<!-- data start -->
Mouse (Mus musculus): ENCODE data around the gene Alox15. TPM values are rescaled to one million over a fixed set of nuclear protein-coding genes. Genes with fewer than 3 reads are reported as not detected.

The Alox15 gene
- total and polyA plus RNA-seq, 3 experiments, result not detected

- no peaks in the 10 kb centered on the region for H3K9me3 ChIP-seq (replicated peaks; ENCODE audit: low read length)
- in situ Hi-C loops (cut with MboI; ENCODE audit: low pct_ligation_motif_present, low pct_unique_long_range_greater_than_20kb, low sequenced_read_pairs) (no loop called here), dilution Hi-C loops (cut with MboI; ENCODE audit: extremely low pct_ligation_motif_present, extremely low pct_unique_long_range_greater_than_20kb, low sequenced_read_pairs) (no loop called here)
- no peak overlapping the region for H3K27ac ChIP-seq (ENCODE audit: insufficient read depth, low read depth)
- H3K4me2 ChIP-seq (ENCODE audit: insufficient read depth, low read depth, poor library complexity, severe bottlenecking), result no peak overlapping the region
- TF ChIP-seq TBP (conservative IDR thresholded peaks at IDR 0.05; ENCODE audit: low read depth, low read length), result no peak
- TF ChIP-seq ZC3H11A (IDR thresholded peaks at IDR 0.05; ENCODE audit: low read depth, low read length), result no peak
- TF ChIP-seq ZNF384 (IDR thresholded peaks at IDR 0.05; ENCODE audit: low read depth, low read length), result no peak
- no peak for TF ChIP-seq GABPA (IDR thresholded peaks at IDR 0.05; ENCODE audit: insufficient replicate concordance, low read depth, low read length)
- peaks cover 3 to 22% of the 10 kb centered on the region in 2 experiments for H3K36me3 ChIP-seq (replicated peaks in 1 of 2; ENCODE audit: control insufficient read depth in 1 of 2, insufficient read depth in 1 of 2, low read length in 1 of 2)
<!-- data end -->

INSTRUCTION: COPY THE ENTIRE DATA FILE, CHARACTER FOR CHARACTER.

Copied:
Mouse (Mus musculus): ENCODE data around the gene Alox15. TPM values are rescaled to one million over a fixed set of nuclear protein-coding genes. Genes with fewer than 3 reads are reported as not detected.

The Alox15 gene
- total and polyA plus RNA-seq, 3 experiments, result not detected

- no peaks in the 10 kb centered on the region for H3K9me3 ChIP-seq (replicated peaks; ENCODE audit: low read length)
- in situ Hi-C loops (cut with MboI; ENCODE audit: low pct_ligation_motif_present, low pct_unique_long_range_greater_than_20kb, low sequenced_read_pairs) (no loop called here), dilution Hi-C loops (cut with MboI; ENCODE audit: extremely low pct_ligation_motif_present, extremely low pct_unique_long_range_greater_than_20kb, low sequenced_read_pairs) (no loop called here)
- no peak overlapping the region for H3K27ac ChIP-seq (ENCODE audit: insufficient read depth, low read depth)
- H3K4me2 ChIP-seq (ENCODE audit: insufficient read depth, low read depth, poor library complexity, severe bottlenecking), result no peak overlapping the region
- TF ChIP-seq TBP (conservative IDR thresholded peaks at IDR 0.05; ENCODE audit: low read depth, low read length), result no peak
- TF ChIP-seq ZC3H11A (IDR thresholded peaks at IDR 0.05; ENCODE audit: low read depth, low read length), result no peak
- TF ChIP-seq ZNF384 (IDR thresholded peaks at IDR 0.05; ENCODE audit: low read depth, low read length), result no peak
- no peak for TF ChIP-seq GABPA (IDR thresholded peaks at IDR 0.05; ENCODE audit: insufficient replicate concordance, low read depth, low read length)
- peaks cover 3 to 22% of the 10 kb centered on the region in 2 experiments for H3K36me3 ChIP-seq (replicated peaks in 1 of 2; ENCODE audit: control insufficient read depth in 1 of 2, insufficient read depth in 1 of 2, low read length in 1 of 2)